The singular value decomposition (SVD) is extensively used in image watermarking field in recent years due to its features. However, various researchers pointed out the false positive detection problem in most of the SVD-based algorithms [33, 37–40]. To counter this problem, numerous researchers have proposed improved versions of SVD-based image watermarking schemes. A robust image watermarking scheme based on SVD that embeds the entire watermark is given in [19]. There are two versions of this scheme depending on the implementation of SVD, to entire cover image and block-wise. The imperceptibility of an image watermarking scheme using block based SVD proposed in [18] is improved by incorporating compensation operation. According to this scheme, the damage in the quality due to insertion of the watermark in the left singular vector matrix is compensated by modifying the right singular vector matrix. The host image is segmented into nonoverlapping blocks of size 4 × 4; then the embedding blocks are selected at random. The watermark bits are embedded by modifying the coefficients in the first column of the left singular vector matrix of the target blocks. The different regions within an image have different local features, so some visual models such as human visual system (HVS) may be incorporated in finding the suitable embedding regions to improve robustness while maintaining imperceptibility. Based on this concept, a blind SVD-based watermarking scheme is presented in [34]. The host image is segmented into nonoverlapping blocks of size 8 × 8; then the embedding blocks are selected based on the sum of visual and edge entropies. The watermark bits are embedded by modifying the coefficients in the first column of the left singular vector matrix of the target blocks. The above mentioned SVD-based watermarking schemes embed the entire watermark within the cover image. It has improved the reliability of the watermarking but sacrificed the transparency. Also, these schemes are applicable only for the black and white watermark. If the watermark image is grayscale, then encode it to binary before embedding. A watermarking scheme proposed in [41] is based on the fact that SVD subspace (left and right singular vectors) can preserve a significant amount of information about an image. Therefore, it embeds the principal component, multiplication of left singular vector matrix and the singular value matrix, of watermark into the host image instead of singular values of the watermark. On the same concept, Run et al. [36] introduced an image watermarking scheme embedding the principal component of the watermark in frequency domain (DCT and DWT domains, resp.). Also, an optimization technique is applied to get the optimal scaling factors for embedding. Guo and Prasetyo [33] have extended this principal component concept to the block based watermarking. For convenience, this “false positive free SVD-based watermarking” scheme is abbreviated as “*FPF-SVD-W*” and used throughout the paper. The low frequency subband of the DWT transformed image is segmented into nonoverlapping blocks equal to the size of the watermark. Then the largest singular value of each block is modified by adding to it a scalar multiple of the corresponding element of the principal component matrix of the watermark. This reliable SVD-based watermarking scheme has solved the false positive detection problem and shown the resistance against some image manipulation attacks. It is not robust against some special distortions, such as image rotation in integer multiple of ninety degrees and image flipping (rows/columns). It is also realized from this scheme that a single scaling factor is not suitable to scale all the elements of the principal component matrix of the watermark. As the largest singular values from each block of the image have a different tolerance limit of modification to embed the watermark, it results in some visible distortions in the watermarked image with single scaling factor.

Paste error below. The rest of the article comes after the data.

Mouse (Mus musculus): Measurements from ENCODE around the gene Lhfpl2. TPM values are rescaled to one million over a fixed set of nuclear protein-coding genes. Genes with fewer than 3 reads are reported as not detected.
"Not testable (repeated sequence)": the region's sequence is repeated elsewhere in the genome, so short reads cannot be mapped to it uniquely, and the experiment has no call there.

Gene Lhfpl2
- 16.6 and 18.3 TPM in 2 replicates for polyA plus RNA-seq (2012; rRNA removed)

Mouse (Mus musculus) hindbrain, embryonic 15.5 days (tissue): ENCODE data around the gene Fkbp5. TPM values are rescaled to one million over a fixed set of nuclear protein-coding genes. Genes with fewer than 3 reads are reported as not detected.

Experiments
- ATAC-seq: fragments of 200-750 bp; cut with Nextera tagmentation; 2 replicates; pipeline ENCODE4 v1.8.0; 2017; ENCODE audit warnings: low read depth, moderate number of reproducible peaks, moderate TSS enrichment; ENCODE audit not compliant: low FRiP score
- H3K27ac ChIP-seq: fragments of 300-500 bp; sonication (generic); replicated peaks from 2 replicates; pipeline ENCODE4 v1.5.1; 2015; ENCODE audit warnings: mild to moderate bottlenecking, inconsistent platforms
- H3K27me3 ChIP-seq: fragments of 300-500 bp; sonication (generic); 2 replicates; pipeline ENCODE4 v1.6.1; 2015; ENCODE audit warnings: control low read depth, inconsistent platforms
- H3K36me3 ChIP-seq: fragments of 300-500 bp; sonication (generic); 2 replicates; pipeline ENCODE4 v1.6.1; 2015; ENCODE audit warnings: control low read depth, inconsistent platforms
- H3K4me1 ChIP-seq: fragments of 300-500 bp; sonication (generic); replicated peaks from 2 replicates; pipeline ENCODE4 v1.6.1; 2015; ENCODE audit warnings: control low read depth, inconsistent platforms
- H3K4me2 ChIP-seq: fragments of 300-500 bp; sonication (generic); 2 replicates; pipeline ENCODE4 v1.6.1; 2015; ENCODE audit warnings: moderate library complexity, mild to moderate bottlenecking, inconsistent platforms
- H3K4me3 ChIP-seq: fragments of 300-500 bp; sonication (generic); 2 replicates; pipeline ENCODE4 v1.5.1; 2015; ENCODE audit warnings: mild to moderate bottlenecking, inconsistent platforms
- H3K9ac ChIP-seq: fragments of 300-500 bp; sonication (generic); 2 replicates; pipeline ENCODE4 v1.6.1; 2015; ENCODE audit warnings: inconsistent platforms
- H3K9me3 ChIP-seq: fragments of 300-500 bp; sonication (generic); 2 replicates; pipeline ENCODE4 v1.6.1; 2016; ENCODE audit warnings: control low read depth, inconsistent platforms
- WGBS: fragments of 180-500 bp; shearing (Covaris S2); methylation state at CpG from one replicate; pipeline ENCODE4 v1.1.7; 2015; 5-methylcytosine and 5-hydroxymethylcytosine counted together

The focus of this research is on imperceptibility and robustness improvement of the reliable SVD-based image watermarking* FPF-SVD-W*. This paper proposes a novel and efficient and reliable SVD-based image watermarking scheme by incorporating the redistributed image normalization and variable scaling factor. To make the proposed scheme resilient against the attacks, such as rotation in an integer multiple of ninety degrees and image flipping, which change the locations of the pixels but do not make any changes to the pixel’s intensity of the image, redistributed image normalization is utilized. To mitigate the problem of visible distortions in the watermarked image, a variable scaling factor in employed depending on the coefficient’s magnitude to be embedded. In the proposed scheme the host image is redistributed and then some normalization operators are applied. Subsequently, the low frequency subband of the DWT transformed image is segmented into nonoverlapping blocks and SVD is applied to each block to get the largest singular value. The watermark is shuffled by using the piecewise linear chaotic map [35, 42] and then the elements of the principal component matrix of the watermark are embedded into the blocks by modifying the largest singular value of the corresponding blocks. The performance of the proposed scheme has been analyzed using several cover and watermark images and fifteen distortion attacks. Experimental results indicate that the proposed scheme not only gives the best results, but also outperforms the other SVD-based scheme* FPF-SVD-W*.

The rest of the paper is organized as follows. A brief review of the components of the proposed scheme is given in Section 2. The watermarking scheme* FPF-SVD-W* is discussed in detail in Section 3. Section 4 describes the proposed scheme. The experimental results are analyzed in Section 5. Finally, Section 6 draws the conclusions based on this research.

#### 2. Brief Review of Components of the Proposed Scheme

##### 2.1. Piecewise Linear Chaotic Map (PWLCM)

To enhance the confidentiality of the watermarking scheme, encryption of the watermark must be done before embedding into cover image. There are several chaotic maps that can be used for encryption; piecewise linear chaotic map (PWLCM) [35, 42] is one of them that recently has gained popularity due to its simplicity in representation and efficiency in implementation, as well as good dynamical behavior. Since the chaotic signal generally has good invariance to disturbance due to the low correlation between the initial parameters, it has been widely utilized for encryption and data hiding applications. The PWLCM, mathematically, is described inwhere is control parameter and considered as secret key. The most attractive features of PWLCM are its extreme sensitivity to initial conditions and the outspreading of orbits over the entire space. It is a noninvertible transformation of unit interval onto itself.

The encryption process of an image () of size based on this map is performed by implementing the steps given in Algorithm 1. An illustration of output of Algorithm 1 is given in Figure 1, by considering the different cases.